As Awful Announcing wrote in their Buck feature that was released Wednesday, Buck really couldn’t win in that particularly situation. “If Al Michaels had said the same thing, he would have been applauded for calling out Moss’ immaturity,” the Jim Weber article said. “But because of who called the game, somehow Buck ended up receiving the brunt of the criticism simply for chastising a crass gesture.”

My theory on this: Buck either mistook the celebration for something worse or misconstrued its meaning. Keep in mind, broadcasters are often positioned high above the field, far away from the action. If Buck wasn’t looking at his monitor, he may have been screened off by the goalpost and only been clued in by Cris Collinsworth shouting, “…Randy Moss shoots the moon to the fans here in Green Bay!” That could lead a man to think Moss had actually pulled his pants down. Or perhaps Buck thought Moss was imitating some kind of pole dance since he was right by the goalpost.

Either way, it’s OK to believe that Buck jumped the gun and shouldn’t have immediately lashed out and apologized for having the “disgusting act” shown live on the airwaves, but the fact that this call – Buck simply begging for decency – is following him around 11 ½ years later is criminal.

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The second major theme I discovered seems to stem directly from the aforementioned Moss incident. Minnesota fans think Buck is a cheesehead-wearing member of Packers Nation.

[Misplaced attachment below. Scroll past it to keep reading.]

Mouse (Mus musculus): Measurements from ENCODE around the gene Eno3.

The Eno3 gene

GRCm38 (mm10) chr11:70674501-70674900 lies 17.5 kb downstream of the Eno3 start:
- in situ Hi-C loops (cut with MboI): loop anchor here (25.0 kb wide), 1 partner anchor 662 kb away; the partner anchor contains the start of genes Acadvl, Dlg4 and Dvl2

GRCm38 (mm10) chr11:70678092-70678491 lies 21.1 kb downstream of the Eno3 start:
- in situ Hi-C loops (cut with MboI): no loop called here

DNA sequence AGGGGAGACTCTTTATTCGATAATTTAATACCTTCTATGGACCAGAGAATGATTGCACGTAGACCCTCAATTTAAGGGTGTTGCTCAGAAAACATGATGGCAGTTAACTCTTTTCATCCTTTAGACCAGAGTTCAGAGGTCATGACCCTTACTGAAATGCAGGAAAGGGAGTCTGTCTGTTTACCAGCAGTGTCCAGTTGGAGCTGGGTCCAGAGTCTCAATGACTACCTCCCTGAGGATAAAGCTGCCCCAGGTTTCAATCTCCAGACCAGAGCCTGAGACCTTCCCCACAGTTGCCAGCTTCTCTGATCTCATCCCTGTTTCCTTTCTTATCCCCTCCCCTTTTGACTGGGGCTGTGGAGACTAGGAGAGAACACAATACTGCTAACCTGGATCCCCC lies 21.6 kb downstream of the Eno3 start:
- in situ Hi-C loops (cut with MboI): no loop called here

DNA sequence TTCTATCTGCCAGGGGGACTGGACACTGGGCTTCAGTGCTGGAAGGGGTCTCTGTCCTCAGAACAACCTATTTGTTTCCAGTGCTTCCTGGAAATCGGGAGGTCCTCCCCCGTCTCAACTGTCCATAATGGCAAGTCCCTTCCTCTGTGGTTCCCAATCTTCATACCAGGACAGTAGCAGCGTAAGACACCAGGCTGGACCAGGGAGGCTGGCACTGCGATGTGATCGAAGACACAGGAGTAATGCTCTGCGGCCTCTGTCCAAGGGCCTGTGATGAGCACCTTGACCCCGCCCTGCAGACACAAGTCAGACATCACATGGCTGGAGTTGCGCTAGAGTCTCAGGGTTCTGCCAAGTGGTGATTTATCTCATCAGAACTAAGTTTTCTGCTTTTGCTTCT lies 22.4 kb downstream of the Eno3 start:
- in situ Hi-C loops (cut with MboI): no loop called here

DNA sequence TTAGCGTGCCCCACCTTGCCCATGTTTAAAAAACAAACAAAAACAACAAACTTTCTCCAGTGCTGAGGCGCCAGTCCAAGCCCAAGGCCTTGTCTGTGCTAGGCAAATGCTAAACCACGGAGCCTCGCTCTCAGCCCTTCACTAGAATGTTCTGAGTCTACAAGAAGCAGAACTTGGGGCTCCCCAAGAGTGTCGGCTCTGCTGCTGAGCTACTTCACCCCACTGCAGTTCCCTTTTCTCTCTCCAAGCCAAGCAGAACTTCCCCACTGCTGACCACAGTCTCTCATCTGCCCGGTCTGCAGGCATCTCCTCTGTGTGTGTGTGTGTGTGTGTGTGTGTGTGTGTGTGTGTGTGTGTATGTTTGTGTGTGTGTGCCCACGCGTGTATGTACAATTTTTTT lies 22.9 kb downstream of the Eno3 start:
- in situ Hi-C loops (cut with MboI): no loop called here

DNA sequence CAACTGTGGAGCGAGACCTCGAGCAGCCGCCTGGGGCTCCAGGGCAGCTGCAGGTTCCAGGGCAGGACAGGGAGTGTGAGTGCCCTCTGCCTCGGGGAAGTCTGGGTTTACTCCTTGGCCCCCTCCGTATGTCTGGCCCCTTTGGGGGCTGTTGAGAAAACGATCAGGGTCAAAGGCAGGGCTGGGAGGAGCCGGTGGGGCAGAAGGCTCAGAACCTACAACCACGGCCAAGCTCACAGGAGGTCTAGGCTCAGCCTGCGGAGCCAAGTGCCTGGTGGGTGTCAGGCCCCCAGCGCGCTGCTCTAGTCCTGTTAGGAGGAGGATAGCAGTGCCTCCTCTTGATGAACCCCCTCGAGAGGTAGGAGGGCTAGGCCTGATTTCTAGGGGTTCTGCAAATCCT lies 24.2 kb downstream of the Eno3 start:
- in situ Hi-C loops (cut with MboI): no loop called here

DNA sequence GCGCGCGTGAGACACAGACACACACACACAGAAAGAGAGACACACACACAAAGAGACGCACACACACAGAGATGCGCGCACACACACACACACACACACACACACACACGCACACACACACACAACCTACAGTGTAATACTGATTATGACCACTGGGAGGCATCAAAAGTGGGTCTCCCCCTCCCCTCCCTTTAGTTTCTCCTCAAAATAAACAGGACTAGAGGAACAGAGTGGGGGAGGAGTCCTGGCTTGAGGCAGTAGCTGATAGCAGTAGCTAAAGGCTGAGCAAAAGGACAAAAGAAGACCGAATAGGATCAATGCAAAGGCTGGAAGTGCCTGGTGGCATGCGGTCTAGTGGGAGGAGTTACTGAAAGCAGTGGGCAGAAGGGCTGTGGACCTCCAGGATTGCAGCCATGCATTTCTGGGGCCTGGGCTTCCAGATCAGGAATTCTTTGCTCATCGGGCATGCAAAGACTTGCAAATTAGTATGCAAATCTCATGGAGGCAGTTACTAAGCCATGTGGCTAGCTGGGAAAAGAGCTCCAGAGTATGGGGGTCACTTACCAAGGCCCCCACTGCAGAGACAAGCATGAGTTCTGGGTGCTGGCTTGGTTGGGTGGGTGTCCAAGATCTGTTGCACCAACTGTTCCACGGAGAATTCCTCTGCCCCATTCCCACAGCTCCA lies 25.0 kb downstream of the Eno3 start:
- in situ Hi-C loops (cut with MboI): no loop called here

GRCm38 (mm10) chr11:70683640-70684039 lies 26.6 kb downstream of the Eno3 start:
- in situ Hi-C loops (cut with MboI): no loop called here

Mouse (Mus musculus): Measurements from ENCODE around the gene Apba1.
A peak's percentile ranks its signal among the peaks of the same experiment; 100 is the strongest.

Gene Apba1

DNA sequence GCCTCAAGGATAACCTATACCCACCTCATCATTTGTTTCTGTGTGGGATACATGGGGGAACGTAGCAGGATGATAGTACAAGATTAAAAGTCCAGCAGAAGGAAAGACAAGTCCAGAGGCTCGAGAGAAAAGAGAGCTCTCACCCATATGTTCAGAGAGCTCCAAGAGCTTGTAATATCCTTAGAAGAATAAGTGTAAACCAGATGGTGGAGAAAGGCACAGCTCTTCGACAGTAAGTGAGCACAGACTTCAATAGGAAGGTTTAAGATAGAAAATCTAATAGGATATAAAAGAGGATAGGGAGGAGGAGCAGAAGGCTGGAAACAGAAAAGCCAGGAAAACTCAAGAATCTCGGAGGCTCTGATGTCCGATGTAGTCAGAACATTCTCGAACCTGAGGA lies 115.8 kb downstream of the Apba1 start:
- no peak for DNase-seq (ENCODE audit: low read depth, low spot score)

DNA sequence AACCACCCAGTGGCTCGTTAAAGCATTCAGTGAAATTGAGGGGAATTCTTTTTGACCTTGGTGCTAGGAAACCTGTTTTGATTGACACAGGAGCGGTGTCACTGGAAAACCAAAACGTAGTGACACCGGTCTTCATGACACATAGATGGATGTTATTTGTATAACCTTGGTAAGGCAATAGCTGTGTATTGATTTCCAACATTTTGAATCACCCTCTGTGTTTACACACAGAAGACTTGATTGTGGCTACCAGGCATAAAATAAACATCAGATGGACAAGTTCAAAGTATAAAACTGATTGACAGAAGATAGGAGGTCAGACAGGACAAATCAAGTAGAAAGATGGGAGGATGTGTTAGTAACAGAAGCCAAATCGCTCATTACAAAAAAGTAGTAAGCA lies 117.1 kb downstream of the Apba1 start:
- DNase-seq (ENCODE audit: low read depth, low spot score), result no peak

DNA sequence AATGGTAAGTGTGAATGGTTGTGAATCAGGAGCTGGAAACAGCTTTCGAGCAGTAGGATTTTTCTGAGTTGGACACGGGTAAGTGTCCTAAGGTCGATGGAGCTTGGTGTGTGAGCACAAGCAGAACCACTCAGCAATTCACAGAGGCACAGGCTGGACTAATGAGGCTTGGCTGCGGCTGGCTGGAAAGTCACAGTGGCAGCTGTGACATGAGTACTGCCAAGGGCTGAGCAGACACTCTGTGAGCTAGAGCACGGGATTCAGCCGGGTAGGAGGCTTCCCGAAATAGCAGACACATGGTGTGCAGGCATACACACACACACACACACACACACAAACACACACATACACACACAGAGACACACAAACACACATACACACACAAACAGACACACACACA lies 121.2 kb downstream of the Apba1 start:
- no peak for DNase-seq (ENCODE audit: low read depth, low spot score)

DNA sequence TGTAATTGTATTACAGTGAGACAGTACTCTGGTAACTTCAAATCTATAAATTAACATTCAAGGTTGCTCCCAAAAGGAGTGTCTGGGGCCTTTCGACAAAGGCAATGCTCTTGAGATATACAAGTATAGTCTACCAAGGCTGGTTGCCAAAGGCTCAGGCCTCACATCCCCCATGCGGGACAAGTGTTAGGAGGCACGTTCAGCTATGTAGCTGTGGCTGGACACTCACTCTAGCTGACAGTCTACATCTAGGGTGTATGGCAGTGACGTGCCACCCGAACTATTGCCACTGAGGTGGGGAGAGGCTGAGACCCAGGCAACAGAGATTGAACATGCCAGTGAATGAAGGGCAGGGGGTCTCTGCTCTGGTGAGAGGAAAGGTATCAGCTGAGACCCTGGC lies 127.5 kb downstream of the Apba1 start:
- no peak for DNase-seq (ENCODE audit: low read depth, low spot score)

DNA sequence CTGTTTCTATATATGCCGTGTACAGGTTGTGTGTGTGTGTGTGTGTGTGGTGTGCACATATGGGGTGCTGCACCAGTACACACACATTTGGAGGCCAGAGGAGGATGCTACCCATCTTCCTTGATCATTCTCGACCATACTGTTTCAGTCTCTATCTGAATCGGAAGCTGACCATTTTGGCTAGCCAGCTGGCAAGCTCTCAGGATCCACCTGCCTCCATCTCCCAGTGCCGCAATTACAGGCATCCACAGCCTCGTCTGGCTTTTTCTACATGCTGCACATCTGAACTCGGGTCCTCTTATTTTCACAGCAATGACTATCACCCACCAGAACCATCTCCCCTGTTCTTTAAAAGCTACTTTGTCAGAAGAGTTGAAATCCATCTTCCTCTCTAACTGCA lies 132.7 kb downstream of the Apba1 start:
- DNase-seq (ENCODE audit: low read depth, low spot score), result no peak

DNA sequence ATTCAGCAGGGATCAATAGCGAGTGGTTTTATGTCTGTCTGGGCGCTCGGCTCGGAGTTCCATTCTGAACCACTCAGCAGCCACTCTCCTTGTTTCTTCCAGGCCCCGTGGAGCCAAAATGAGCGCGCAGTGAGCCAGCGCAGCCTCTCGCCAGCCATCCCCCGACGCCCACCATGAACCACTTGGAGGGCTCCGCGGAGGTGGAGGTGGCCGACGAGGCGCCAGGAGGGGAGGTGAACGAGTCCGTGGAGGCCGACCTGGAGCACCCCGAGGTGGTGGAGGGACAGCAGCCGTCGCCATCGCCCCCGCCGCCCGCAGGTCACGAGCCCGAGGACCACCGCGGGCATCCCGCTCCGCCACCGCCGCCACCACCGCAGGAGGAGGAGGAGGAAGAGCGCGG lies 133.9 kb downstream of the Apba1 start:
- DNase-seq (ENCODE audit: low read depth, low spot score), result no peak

First of all, it’s hard to believe that Buck, who grew up in St. Louis, has any real Green Bay loyalty. More likely, he’s been put in positions to praise the Packers because, well, they’ve been really good for the last 20 years. Giving Brett Favre or Aaron Rodgers praise is preaching to the choir – not bias. Favre was and Rodgers is a future Hall of Famer who have engineered dozens of victories and numerous game-winning drives on Buck’s watch. Bias would be if Buck insisted that Eddie Lacy was actually in better shape than Adrian Peterson, which is clearly ridiculous. If Buck is giving the Packers too much love, it’s probably because they deserve it, which no Vikings fan likes to hear.

There are some bad associations Vikings fans might have with Buck in addition to the mooning kerfuffle. He was at the mic for the Vikings-Packers game back in 2010 where Green Bay lambasted Minnesota at the Metrodome and got Brad Childress fired. He narrated the Vikings’ loss at Lambeau Field in 2012, as well as the dismantling at TCF Bank Stadium in 2015. He infamously called the team’s playoff loss to Philadelphia in 2008 and then the 2009 NFC Championship Game with Brett Favre throwing across his body to Tracy Porter.